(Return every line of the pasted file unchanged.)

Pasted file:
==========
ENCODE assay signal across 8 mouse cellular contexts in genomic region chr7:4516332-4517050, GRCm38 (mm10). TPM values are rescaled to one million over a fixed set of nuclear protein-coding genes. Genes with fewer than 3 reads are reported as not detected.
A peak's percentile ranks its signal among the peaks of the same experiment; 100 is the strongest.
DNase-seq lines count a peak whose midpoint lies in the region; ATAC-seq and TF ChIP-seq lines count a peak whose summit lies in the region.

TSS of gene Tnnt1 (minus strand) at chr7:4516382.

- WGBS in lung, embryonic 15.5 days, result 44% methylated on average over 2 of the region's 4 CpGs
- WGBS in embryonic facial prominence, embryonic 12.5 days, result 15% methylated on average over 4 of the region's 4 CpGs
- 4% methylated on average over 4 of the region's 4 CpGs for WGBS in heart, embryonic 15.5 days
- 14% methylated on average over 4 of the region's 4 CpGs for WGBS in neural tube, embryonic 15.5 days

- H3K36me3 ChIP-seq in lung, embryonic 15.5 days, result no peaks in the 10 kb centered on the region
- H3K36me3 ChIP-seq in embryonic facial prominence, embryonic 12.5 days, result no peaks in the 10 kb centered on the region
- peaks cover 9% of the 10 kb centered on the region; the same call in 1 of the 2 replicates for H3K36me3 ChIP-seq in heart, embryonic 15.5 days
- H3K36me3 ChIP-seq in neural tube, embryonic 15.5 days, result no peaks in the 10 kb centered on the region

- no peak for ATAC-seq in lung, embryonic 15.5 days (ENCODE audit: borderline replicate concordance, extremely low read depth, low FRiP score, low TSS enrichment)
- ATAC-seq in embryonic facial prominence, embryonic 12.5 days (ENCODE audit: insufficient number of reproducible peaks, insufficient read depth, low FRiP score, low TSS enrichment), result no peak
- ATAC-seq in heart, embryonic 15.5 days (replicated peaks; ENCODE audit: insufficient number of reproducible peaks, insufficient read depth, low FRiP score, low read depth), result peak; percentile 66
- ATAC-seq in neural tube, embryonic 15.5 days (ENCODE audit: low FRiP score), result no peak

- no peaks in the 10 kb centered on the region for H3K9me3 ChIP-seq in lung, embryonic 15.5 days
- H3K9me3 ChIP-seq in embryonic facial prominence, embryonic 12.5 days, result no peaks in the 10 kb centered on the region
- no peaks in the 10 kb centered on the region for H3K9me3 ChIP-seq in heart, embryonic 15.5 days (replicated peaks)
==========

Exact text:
ENCODE assay signal across 8 mouse cellular contexts in genomic region chr7:4516332-4517050, GRCm38 (mm10). TPM values are rescaled to one million over a fixed set of nuclear protein-coding genes. Genes with fewer than 3 reads are reported as not detected.
A peak's percentile ranks its signal among the peaks of the same experiment; 100 is the strongest.
DNase-seq lines count a peak whose midpoint lies in the region; ATAC-seq and TF ChIP-seq lines count a peak whose summit lies in the region.

TSS of gene Tnnt1 (minus strand) at chr7:4516382.

- WGBS in lung, embryonic 15.5 days, result 44% methylated on average over 2 of the region's 4 CpGs
- WGBS in embryonic facial prominence, embryonic 12.5 days, result 15% methylated on average over 4 of the region's 4 CpGs
- 4% methylated on average over 4 of the region's 4 CpGs for WGBS in heart, embryonic 15.5 days
- 14% methylated on average over 4 of the region's 4 CpGs for WGBS in neural tube, embryonic 15.5 days

- H3K36me3 ChIP-seq in lung, embryonic 15.5 days, result no peaks in the 10 kb centered on the region
- H3K36me3 ChIP-seq in embryonic facial prominence, embryonic 12.5 days, result no peaks in the 10 kb centered on the region
- peaks cover 9% of the 10 kb centered on the region; the same call in 1 of the 2 replicates for H3K36me3 ChIP-seq in heart, embryonic 15.5 days
- H3K36me3 ChIP-seq in neural tube, embryonic 15.5 days, result no peaks in the 10 kb centered on the region

- no peak for ATAC-seq in lung, embryonic 15.5 days (ENCODE audit: borderline replicate concordance, extremely low read depth, low FRiP score, low TSS enrichment)
- ATAC-seq in embryonic facial prominence, embryonic 12.5 days (ENCODE audit: insufficient number of reproducible peaks, insufficient read depth, low FRiP score, low TSS enrichment), result no peak
- ATAC-seq in heart, embryonic 15.5 days (replicated peaks; ENCODE audit: insufficient number of reproducible peaks, insufficient read depth, low FRiP score, low read depth), result peak; percentile 66
- ATAC-seq in neural tube, embryonic 15.5 days (ENCODE audit: low FRiP score), result no peak

- no peaks in the 10 kb centered on the region for H3K9me3 ChIP-seq in lung, embryonic 15.5 days
- H3K9me3 ChIP-seq in embryonic facial prominence, embryonic 12.5 days, result no peaks in the 10 kb centered on the region
- no peaks in the 10 kb centered on the region for H3K9me3 ChIP-seq in heart, embryonic 15.5 days (replicated peaks)